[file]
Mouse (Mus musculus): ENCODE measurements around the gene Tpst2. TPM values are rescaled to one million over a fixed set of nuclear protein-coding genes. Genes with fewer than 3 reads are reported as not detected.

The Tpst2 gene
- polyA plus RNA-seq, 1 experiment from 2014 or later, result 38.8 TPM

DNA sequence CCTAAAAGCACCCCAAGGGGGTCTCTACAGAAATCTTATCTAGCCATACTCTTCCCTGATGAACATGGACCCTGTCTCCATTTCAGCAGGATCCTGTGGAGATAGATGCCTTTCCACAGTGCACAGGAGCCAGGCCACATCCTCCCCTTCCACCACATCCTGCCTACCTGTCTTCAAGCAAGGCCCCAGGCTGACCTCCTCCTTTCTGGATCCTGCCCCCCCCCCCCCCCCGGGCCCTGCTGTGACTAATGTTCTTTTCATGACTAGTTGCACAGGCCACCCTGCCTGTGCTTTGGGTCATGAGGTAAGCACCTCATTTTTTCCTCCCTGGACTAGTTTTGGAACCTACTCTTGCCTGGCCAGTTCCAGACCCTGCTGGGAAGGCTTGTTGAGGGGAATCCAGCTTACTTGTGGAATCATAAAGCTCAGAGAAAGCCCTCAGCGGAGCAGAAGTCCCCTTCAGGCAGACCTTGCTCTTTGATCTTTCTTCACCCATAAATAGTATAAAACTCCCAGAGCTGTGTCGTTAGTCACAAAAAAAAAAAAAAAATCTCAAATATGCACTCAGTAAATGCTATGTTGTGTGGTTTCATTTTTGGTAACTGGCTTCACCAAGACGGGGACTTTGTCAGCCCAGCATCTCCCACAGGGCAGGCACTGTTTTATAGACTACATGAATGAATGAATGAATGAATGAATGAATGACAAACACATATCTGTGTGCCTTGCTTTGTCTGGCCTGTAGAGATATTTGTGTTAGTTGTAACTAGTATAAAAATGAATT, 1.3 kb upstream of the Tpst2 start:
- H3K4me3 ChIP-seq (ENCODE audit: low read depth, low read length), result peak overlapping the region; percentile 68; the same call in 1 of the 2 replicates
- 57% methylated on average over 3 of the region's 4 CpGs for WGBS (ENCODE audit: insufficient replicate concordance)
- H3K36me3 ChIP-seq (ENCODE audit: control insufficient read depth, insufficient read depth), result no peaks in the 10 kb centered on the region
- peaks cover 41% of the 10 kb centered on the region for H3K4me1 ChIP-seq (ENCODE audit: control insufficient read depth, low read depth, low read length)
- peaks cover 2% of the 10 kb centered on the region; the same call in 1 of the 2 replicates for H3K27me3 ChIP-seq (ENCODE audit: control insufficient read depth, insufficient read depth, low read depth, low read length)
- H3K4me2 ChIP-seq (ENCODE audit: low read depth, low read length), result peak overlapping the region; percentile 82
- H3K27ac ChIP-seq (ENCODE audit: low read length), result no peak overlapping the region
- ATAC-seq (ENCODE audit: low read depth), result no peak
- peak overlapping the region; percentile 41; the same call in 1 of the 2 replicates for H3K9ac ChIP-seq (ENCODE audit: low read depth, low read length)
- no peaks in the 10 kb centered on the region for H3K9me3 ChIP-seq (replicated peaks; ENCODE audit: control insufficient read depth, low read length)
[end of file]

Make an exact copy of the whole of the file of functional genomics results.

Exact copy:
Mouse (Mus musculus): ENCODE measurements around the gene Tpst2. TPM values are rescaled to one million over a fixed set of nuclear protein-coding genes. Genes with fewer than 3 reads are reported as not detected.

The Tpst2 gene
- polyA plus RNA-seq, 1 experiment from 2014 or later, result 38.8 TPM

DNA sequence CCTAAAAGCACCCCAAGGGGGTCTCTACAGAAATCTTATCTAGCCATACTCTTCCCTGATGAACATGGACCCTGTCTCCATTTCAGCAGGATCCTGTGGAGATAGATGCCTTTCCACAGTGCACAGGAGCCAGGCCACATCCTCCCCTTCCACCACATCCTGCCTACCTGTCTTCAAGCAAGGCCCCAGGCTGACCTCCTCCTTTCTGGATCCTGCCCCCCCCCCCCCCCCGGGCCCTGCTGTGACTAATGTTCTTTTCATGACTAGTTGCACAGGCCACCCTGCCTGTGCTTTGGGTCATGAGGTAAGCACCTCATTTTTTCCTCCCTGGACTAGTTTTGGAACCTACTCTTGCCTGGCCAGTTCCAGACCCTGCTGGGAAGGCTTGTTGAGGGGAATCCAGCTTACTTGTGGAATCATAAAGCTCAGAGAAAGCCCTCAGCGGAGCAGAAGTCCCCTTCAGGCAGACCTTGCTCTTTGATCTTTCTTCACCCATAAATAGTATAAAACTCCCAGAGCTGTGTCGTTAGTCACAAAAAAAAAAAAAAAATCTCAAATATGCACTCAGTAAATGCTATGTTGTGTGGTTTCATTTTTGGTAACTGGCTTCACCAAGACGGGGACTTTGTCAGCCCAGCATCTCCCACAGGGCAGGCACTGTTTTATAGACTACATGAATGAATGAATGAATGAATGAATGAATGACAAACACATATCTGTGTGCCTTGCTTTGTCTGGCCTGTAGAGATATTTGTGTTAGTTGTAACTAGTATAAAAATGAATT, 1.3 kb upstream of the Tpst2 start:
- H3K4me3 ChIP-seq (ENCODE audit: low read depth, low read length), result peak overlapping the region; percentile 68; the same call in 1 of the 2 replicates
- 57% methylated on average over 3 of the region's 4 CpGs for WGBS (ENCODE audit: insufficient replicate concordance)
- H3K36me3 ChIP-seq (ENCODE audit: control insufficient read depth, insufficient read depth), result no peaks in the 10 kb centered on the region
- peaks cover 41% of the 10 kb centered on the region for H3K4me1 ChIP-seq (ENCODE audit: control insufficient read depth, low read depth, low read length)
- peaks cover 2% of the 10 kb centered on the region; the same call in 1 of the 2 replicates for H3K27me3 ChIP-seq (ENCODE audit: control insufficient read depth, insufficient read depth, low read depth, low read length)
- H3K4me2 ChIP-seq (ENCODE audit: low read depth, low read length), result peak overlapping the region; percentile 82
- H3K27ac ChIP-seq (ENCODE audit: low read length), result no peak overlapping the region
- ATAC-seq (ENCODE audit: low read depth), result no peak
- peak overlapping the region; percentile 41; the same call in 1 of the 2 replicates for H3K9ac ChIP-seq (ENCODE audit: low read depth, low read length)
- no peaks in the 10 kb centered on the region for H3K9me3 ChIP-seq (replicated peaks; ENCODE audit: control insufficient read depth, low read length)